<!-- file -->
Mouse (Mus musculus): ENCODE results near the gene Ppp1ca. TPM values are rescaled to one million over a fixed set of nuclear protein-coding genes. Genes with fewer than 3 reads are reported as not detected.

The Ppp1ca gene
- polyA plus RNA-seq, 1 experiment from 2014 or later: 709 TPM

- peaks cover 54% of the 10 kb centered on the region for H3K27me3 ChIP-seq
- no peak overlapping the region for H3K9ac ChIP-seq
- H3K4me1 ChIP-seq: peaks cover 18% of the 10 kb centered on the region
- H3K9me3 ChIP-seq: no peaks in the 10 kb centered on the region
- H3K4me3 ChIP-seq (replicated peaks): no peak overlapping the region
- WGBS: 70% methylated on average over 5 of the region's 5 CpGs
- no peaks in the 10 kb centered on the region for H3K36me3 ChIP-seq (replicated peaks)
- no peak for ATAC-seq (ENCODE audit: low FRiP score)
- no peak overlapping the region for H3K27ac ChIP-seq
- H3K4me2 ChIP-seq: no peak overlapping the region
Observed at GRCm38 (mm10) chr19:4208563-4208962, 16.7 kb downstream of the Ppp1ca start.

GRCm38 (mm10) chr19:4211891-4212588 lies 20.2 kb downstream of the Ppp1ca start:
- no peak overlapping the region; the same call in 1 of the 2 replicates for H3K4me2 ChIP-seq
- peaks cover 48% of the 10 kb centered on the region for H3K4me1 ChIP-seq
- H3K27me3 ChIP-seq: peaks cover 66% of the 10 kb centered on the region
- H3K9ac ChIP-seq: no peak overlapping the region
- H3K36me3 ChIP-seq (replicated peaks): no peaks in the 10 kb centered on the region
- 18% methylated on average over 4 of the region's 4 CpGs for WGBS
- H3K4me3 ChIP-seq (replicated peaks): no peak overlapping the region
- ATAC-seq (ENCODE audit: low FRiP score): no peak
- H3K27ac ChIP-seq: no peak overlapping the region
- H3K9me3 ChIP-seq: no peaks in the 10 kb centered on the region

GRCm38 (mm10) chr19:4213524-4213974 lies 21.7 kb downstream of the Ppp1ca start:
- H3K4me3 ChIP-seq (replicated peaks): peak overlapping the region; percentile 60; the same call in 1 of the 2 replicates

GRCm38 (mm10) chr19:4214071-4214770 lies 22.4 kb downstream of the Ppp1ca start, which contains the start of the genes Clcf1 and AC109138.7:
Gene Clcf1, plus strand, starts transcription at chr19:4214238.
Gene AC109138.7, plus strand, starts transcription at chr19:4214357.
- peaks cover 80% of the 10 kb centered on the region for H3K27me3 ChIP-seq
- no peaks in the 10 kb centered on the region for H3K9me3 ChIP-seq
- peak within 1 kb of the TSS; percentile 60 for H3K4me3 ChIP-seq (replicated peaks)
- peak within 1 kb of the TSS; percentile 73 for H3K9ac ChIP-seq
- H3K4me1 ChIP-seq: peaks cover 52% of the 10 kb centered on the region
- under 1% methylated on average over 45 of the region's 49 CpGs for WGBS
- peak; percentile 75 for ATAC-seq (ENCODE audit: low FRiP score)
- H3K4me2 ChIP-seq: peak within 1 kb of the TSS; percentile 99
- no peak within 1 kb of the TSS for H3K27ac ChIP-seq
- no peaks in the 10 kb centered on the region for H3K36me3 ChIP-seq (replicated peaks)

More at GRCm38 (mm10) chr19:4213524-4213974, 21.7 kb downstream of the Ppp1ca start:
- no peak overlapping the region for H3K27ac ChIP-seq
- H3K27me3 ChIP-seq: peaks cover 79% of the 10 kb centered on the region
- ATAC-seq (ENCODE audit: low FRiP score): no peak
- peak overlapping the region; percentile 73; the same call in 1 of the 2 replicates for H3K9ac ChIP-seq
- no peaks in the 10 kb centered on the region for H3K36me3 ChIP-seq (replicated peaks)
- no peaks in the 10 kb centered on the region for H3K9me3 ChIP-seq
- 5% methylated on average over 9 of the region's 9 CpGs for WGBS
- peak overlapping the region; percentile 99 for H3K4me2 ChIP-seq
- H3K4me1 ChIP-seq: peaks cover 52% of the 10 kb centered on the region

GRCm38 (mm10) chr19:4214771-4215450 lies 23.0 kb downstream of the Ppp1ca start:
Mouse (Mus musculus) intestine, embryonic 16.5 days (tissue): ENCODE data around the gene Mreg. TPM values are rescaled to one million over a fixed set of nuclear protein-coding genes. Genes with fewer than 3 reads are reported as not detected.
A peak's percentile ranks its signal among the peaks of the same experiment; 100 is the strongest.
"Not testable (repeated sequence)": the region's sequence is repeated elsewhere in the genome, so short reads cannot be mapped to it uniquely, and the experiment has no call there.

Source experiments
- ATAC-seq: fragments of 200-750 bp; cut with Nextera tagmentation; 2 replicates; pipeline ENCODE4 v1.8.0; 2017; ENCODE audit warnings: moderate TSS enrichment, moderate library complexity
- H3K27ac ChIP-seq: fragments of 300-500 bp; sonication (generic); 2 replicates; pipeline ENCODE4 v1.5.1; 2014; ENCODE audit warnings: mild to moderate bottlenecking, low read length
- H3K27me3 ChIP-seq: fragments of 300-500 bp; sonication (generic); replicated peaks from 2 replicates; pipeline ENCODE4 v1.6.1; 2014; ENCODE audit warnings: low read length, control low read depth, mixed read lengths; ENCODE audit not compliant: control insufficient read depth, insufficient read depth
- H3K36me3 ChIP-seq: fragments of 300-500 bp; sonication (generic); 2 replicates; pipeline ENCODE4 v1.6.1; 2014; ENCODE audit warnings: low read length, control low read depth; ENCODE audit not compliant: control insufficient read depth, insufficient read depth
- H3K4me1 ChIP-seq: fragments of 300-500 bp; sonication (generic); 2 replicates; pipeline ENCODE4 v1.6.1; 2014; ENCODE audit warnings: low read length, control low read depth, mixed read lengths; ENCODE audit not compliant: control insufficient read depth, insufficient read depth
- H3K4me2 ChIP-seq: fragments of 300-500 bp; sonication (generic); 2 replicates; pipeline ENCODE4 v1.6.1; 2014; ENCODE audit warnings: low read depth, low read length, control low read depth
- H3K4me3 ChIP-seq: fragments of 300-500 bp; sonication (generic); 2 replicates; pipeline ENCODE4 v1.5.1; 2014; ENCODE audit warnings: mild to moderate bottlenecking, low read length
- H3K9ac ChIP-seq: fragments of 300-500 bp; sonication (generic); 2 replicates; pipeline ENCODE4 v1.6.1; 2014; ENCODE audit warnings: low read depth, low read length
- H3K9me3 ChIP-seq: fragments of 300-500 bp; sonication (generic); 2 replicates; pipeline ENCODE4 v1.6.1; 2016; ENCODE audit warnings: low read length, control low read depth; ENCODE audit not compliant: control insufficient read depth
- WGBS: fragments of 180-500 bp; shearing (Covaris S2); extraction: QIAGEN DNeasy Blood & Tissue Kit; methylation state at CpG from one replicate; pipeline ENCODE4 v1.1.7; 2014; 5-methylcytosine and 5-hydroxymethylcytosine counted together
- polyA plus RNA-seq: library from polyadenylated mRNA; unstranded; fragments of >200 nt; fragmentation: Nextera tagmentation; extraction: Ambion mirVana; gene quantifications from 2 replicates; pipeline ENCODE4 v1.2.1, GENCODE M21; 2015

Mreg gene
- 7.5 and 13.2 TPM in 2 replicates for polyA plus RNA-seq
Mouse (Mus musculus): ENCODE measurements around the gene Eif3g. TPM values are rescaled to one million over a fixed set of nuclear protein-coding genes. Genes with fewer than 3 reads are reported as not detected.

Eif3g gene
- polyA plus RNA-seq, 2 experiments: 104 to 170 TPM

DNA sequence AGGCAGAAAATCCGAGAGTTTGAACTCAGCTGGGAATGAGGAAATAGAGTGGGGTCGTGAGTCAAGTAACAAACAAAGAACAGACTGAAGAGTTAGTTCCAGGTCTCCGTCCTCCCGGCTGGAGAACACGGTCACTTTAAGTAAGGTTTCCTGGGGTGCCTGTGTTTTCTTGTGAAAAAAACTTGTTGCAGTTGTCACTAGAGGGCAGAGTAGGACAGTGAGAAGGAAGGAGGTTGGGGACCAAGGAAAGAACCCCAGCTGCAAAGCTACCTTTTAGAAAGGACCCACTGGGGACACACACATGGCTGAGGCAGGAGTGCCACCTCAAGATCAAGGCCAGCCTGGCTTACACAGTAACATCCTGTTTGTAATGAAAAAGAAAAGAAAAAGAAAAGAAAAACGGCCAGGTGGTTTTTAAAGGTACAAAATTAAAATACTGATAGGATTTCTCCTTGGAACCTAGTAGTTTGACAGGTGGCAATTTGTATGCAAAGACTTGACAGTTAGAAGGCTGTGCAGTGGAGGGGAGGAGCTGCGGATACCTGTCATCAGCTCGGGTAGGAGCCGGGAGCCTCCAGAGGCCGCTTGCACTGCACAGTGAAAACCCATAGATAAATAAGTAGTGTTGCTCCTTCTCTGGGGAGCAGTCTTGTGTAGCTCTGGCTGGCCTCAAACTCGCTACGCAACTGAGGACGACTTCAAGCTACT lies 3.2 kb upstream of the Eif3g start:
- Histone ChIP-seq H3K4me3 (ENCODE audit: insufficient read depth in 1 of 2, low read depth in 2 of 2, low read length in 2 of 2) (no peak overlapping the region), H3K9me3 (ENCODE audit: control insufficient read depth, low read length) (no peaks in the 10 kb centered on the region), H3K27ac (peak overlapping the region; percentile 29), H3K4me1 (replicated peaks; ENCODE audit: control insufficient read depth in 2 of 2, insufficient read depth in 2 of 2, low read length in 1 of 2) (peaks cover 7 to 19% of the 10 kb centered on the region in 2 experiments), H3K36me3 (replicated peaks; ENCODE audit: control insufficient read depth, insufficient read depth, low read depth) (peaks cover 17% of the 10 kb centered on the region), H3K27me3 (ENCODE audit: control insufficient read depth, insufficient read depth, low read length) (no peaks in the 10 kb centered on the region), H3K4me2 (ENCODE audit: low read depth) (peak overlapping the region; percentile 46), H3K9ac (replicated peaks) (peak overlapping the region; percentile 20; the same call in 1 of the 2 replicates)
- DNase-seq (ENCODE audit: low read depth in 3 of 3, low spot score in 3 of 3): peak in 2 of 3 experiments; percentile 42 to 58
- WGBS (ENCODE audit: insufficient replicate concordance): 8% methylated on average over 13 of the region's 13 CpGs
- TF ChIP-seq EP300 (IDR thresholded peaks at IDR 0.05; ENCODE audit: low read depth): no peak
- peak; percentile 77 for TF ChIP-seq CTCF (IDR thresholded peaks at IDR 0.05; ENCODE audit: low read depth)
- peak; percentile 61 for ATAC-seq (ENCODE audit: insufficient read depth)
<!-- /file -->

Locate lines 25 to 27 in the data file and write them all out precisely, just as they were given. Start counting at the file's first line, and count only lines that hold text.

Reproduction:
- H3K9me3 ChIP-seq: no peaks in the 10 kb centered on the region

GRCm38 (mm10) chr19:4213524-4213974 lies 21.7 kb downstream of the Ppp1ca start:
- H3K4me3 ChIP-seq (replicated peaks): peak overlapping the region; percentile 60; the same call in 1 of the 2 replicates